Are My Eyes Sun-Damaged?
We typically think of sun exposure in the way that it affects the skin, both for Vitamin D benefits but also the risk of skin cancer. But what about the impact sun exposure has on the eyes? If you have ever wondered if your eyes can get sunburned in the same way as your skin, the answer is yes. Exposure to UV rays can cause inflammation within the eye, specifically to the corneas. How do I know if UV light has hurt my eyes, are my eyes sun-damaged?
Extended exposure to ultraviolet (UV) rays may lead to damage of the eyes. Any extended amount of time with your eyes focused on UV light sources, including being outdoors in the sunshine, may put you at risk for certain eye conditions that include age-related macular degeneration, cataracts, photokeratitis, pterygium and more. Minor trauma to the eyes is often treatable but reversing sun damage done to eyes is a little more complicated and not always easily improved or curable with medical care.
If your eyes are sun-damaged due to the reflection of the sun in any outdoor environment including the beach or snow, your eyes will revive within a few days and will likely not suffer any long-term damage. Corneal sunburns, also known as photokeratitis, are a painful yet temporary eye condition affecting your cornea that same way your skin would be affected with a sunburn. Eye symptoms to be aware of include pain or extra sensitivity to light, the feeling of something in the eye, twitching of the eyes, inflammation of the eye, seeing rings of light, swelling or watery eyes. On the other hand, prolonged staring at the sun or looking at a solar eclipse can cause indefinite and irreversible damage. While many types of photokeratitis are temporary, this form may affect your vision long-term.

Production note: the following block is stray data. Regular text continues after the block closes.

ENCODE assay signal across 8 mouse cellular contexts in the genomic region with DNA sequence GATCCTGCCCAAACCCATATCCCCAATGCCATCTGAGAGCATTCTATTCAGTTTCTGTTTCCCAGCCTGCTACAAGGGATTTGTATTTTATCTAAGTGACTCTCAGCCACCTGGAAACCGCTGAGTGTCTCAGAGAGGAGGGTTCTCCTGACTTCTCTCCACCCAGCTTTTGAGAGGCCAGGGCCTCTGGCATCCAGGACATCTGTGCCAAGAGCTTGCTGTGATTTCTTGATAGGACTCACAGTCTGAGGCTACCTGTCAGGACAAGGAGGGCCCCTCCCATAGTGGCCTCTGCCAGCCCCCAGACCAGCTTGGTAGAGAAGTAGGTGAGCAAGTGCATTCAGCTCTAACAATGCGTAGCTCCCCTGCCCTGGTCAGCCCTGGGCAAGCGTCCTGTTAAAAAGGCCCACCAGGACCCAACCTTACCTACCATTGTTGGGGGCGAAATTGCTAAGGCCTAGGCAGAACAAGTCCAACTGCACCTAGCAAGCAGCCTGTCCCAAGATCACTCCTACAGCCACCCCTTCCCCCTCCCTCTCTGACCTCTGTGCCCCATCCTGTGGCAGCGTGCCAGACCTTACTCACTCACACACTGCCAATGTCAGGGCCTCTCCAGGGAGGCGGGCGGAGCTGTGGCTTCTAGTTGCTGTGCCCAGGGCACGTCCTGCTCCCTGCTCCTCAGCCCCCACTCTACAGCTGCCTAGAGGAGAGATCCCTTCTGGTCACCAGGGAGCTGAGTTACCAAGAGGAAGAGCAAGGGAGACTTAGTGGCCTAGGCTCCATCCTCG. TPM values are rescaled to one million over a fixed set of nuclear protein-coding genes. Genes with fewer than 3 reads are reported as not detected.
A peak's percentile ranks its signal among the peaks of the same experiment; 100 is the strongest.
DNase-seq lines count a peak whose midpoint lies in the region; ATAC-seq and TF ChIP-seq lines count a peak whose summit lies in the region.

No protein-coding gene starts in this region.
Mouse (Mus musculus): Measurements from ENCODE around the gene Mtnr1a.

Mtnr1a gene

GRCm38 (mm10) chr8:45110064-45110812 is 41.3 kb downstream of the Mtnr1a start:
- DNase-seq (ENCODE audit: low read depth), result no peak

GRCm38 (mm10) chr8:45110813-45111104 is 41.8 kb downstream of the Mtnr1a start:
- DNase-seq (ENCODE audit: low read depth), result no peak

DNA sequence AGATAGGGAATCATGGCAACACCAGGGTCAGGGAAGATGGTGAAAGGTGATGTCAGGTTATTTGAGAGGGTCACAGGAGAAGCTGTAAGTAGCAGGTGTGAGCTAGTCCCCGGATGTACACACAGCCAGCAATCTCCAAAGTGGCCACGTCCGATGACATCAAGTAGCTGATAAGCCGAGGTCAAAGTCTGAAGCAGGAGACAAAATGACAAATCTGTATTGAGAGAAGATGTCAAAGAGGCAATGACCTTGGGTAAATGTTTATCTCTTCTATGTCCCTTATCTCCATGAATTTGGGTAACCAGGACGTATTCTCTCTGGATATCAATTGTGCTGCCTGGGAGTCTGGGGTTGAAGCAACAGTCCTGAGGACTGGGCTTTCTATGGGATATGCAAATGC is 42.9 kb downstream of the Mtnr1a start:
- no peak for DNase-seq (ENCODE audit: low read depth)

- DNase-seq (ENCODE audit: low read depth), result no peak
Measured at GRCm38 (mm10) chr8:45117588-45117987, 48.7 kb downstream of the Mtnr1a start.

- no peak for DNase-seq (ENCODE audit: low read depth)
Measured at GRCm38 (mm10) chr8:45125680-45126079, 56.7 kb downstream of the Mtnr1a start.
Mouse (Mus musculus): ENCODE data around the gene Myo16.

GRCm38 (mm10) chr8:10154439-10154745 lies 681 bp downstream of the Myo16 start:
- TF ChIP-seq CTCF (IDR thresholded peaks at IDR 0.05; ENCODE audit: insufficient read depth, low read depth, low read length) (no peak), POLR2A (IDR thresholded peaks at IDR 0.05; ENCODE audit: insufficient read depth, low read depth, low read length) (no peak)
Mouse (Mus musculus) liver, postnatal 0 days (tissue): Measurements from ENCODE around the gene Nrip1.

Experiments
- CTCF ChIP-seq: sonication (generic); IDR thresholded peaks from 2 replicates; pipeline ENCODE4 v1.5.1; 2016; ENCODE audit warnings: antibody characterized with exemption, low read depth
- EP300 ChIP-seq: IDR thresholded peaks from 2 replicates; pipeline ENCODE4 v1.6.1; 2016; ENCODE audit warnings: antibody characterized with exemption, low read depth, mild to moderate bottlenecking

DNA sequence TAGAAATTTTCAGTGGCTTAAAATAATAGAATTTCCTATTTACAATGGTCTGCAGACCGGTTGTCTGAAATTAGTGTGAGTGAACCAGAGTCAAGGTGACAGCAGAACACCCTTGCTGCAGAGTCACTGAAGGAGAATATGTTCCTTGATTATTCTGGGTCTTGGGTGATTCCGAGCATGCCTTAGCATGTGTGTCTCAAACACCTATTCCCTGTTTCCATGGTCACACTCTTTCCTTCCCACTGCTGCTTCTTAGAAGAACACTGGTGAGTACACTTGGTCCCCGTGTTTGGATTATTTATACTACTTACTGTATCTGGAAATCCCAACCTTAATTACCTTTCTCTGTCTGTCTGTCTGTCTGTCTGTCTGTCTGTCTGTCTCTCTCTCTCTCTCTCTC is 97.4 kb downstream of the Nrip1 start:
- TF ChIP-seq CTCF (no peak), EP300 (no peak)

Reversing sun damage will depend on the exposure time and symptoms. If you are concerned your eyes have been sun-damaged, your best choices are to allow your eyes time to rejuvenate with cold compresses and artificial tears. If you cannot find relief with these options, it is best to consult your eye doctor. To prevent sun damage to your eyes, consider the following: wear suitable eye protection that blocks 99-100% of UV rays, wear a wide-brimmed hat when outdoors, and schedule a yearly eye exam at Associated Retina Consultants to monitor your eye health and to diagnose, treat, or manage any eye conditions including sun-damaged eyes.
Call Associated Retina Consultants for the next available appointment at 602-242-4928 or schedule online at WEBSITE.